- Showing 4 posts filed under: Region: Europe [–], Policy [–] published between May 01, 2010 and May 31, 2010 [Show all]
Catholic church prays for abuse victims and abusers
While the victims of abuse at the hands of Roman Catholic clergy continue their fight for justice and reparation, bishops in the Church have invited parishioners in England and Wales to make the four Fridays in the month special days of prayer for children abused by priests.
On the efficacy of victim-offender-mediation in cases of partnership violence in Austria, or: Men don’t get better, but women get stronger: Is it still true? Outcomes of an empirical study
from the study by Christa Pelikan:
Put in a nutshell, the core finding of this study reads thus: The efficacy of VOM in cases partnership violence is to a large part due to the empowerment of the women victims, but partly, albeit to a smaller percentage, also due to an inner change, to insight and following from that a change of behaviour on the side of the male perpetrators. These achievements cannot be understood except as part of a comprehensive societal change – a change of collective mentalities, or in other words: change of expectations1 regarding the use of violence in intimate partnerships.
Best Practice Guidance for Restorative Justice Practitioners and their Case Supervisors and Line Managers (Scotland)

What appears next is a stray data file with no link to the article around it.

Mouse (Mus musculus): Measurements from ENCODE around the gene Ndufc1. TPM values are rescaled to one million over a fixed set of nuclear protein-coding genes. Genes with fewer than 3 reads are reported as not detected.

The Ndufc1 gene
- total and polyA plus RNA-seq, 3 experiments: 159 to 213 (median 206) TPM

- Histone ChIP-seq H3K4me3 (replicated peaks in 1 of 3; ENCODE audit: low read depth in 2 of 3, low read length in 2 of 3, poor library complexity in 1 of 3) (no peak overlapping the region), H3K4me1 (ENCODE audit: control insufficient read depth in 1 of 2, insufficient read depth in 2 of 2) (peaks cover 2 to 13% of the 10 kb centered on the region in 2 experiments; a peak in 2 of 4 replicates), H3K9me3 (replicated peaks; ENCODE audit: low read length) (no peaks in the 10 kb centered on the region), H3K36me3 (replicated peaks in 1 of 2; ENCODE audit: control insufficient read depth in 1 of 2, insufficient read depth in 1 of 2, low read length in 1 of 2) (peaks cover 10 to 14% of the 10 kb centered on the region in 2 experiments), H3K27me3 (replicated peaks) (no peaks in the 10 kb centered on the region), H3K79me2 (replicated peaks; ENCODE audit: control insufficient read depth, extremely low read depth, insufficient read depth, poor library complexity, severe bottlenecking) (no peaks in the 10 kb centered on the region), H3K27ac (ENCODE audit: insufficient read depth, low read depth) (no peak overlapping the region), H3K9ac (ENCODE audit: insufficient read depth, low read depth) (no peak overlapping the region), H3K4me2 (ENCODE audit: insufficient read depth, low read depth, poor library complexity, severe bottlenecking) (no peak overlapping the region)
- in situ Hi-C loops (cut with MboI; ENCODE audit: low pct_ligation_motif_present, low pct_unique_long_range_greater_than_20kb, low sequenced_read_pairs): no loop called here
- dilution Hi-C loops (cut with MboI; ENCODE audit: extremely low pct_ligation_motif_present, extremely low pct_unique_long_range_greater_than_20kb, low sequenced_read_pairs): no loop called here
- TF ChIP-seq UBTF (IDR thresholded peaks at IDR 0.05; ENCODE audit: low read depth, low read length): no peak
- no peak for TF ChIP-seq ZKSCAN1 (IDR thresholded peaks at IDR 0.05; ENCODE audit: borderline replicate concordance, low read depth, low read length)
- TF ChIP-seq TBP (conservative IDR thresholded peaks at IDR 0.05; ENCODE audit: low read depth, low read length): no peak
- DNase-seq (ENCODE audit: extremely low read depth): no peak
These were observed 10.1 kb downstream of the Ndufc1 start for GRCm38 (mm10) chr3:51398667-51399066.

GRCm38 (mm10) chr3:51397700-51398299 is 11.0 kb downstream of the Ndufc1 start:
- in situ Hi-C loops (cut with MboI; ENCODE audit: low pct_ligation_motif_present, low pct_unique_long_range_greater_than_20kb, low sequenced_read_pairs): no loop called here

from the Introduction:
The primary aim of restorative justice is to address or repair the harm caused by an incident or offence. The processes used to achieve this objective can intersect with formal systems or institutions in a number of ways. But it is worth remembering that restorative justice processes can arise naturally and (more or less) spontaneously, without the need for third-party intervention. Expressions of remorse, making amends, healing and reconciliation happen all the time: relationships, families, organisations and society would quickly break down if this were not the case.
There are cases, however, where the incident or offence is so serious or complex that it comes to the attention of someone in authority: for example, a parent, teacher, supervisor, manager, police officer, children's reporter, procurator fiscal, sheriff, and so on.
The restorative justice ideal is that, whatever else needs to happen, the authority in question gives consideration to what can be done to address or repair the harm that has been caused.
UK restorative justice pre-election special report from Restorative Justice Consortium
from RJC's April e-Bulletin:
In the first televised election debate the party leaders were asked how they will make our country a safer place to live and work. Nick Clegg, Leader of the Liberal Democrats, said: “What I’ve seen in my city of Sheffield is that you get these youngsters not when they have done serious crimes, when they are first starting to get into trouble to face their victims, explain why they have done what they have done to their victims, apologise for what they’ve done, make up for what they have done in the community, cleaning up parks and streets. It has a dramatic effect on their behaviour. I want to change people’s behaviour before they become the criminals of tomorrow.” (ITV Player 19mins:16sec)